Ben Beall

Ben Beall, a Davidson resident who participated in a protest in front of Town Hall Tuesday, said developing on a 19-acre wooded area by Beaty Street would leave some residents without a true green space.
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Ben Beall, a Davidson resident who participated in a protest in front of Town Hall Tuesday, said developing on a 19-acre wooded area by Beaty Street would leave some residents without a true green space.
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Business

Davidson wants development, but these citizens are fighting to make wooded land a park

June 13, 2017 09:59 PM

“Woods, not neighborhoods!” was the chant that could be heard from blocks away outside Davidson Town Hall Tuesday evening, as a crowd of about 40 marched through pouring rain to protest a proposal to sell and develop a publicly owned site.

The town Board of Commissioners is considering the sale of 19 acres near Beaty Street to a private developer for a project that would include residences, a hotel, shops and restaurants, as well as a 6.5-acre park.

The group, named Save Davidson, hoped to use the protest as a greeting for town commissioners, who had initially planned to consider the proposal at their board meeting later that evening. However, that item was removed from Tuesday’s agenda and could be heard at a later date.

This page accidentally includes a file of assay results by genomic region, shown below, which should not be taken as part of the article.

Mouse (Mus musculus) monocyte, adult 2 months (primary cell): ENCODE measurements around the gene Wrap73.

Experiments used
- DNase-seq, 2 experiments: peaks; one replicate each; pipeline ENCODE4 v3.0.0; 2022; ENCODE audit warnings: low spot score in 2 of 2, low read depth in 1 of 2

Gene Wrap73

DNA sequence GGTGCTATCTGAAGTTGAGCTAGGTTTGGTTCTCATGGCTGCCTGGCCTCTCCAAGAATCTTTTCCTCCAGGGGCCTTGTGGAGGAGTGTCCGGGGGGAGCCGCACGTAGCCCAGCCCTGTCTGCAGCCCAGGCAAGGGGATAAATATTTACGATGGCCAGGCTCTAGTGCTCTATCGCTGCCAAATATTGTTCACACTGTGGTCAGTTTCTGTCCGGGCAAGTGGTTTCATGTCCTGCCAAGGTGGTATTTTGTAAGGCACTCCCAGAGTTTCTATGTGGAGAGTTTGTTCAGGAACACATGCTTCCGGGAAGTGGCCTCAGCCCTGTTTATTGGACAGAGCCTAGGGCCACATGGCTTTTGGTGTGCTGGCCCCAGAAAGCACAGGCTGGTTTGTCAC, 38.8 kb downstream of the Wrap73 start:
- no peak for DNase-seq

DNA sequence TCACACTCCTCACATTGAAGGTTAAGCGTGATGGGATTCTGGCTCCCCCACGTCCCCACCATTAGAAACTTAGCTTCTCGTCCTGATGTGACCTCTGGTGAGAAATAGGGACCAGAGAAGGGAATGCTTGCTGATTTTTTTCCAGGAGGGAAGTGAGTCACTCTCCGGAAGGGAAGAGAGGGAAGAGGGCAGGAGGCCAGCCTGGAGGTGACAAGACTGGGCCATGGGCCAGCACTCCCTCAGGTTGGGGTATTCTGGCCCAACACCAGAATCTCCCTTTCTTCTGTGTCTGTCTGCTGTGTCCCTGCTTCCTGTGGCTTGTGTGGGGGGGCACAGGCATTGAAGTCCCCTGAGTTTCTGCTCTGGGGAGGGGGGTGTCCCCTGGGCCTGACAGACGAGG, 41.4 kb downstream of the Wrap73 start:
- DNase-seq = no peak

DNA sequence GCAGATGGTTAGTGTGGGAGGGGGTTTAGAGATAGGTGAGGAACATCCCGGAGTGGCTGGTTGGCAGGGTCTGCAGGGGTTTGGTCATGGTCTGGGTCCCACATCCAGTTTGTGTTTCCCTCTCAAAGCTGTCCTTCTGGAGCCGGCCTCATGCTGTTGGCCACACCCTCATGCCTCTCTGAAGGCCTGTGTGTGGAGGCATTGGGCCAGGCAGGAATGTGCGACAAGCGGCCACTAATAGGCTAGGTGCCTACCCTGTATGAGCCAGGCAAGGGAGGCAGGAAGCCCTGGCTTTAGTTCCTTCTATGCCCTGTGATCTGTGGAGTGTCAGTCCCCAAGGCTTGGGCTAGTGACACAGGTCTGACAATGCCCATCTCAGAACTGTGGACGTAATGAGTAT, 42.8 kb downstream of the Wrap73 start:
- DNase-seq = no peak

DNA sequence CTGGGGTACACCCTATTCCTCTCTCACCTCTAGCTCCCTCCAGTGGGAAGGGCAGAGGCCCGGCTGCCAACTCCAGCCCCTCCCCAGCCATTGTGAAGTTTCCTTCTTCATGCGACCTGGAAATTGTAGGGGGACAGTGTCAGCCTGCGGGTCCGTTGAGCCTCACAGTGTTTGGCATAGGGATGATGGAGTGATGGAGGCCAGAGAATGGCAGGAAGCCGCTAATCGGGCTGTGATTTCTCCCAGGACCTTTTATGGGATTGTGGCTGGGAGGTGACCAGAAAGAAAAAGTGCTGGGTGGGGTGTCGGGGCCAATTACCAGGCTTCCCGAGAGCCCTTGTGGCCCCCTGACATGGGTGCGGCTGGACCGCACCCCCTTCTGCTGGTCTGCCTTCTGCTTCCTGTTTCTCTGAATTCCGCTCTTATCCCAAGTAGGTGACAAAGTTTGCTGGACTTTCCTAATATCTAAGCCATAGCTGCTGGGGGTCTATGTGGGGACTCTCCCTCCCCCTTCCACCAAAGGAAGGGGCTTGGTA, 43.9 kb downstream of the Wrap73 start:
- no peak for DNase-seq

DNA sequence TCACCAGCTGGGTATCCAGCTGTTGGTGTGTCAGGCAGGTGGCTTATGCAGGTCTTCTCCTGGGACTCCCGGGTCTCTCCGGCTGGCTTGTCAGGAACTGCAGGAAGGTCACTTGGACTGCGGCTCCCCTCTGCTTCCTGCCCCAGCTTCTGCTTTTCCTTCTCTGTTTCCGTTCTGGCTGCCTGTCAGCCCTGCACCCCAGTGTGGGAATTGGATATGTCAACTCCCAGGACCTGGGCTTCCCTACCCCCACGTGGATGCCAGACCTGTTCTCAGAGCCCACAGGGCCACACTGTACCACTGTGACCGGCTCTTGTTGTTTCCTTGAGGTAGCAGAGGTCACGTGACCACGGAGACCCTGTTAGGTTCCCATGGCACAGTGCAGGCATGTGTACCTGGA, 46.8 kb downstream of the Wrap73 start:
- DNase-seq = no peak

Opponents of the development plan say the wooded area should be used for a park. The area surrounding Beaty Street includes many of Davidson’s low-income residents, and some protesters said that developing on the land would leave those people without a true green space nearby.

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Davidson residents protest a plan to sell town land to a developer.
Matthew Kaminer

“Parks, not parking lots!” the marchers chanted.

“This is the only active option for many of these families and homes,” Ben Beall said. “It’s not only about a park; it’s about a park for the community and the people that need it the most, and the town needs to observe that and do the right thing.”

Protesters also said that the development plan would violate the integrity of a 1985 agreement between the town and the late Venie Clontz, who sold the land to Davidson. While the land does not have a deed restriction, Clontz expected it to eventually be turned into a public park or recreation area, according to a document the group provided.

The proposal by Davidson Development Partners, for a project to be called Luminous, includes buying the property for $1.65 million. The plan includes a $1 million, 6.5-acre public park, built around a pond on the site, as well as the construction of new shops and restaurants, 132 condominiums, a 100-room hotel, 11 single-family houses, 21 townhouses and the Davidson Learning Center, a facility for community-wide educational programs. The project would target Baby Boomers looking to move into retirement while maintaining an active lifestyle.

“These people are looking for a place to grow rather than age, and to do so actively, mentally and physically,” the development proposal reads. “Luminous is for them, or really, for all of us.”

The protesters also said they want more accountability from Davidson officials.

“The number one goal is to get transparency and ethics back in Town Hall, because across Davidson, people are mad,” said Denise Beall, one of the protest’ leaders.

Matt Kaminer: 704-358-5258, @MattKaminer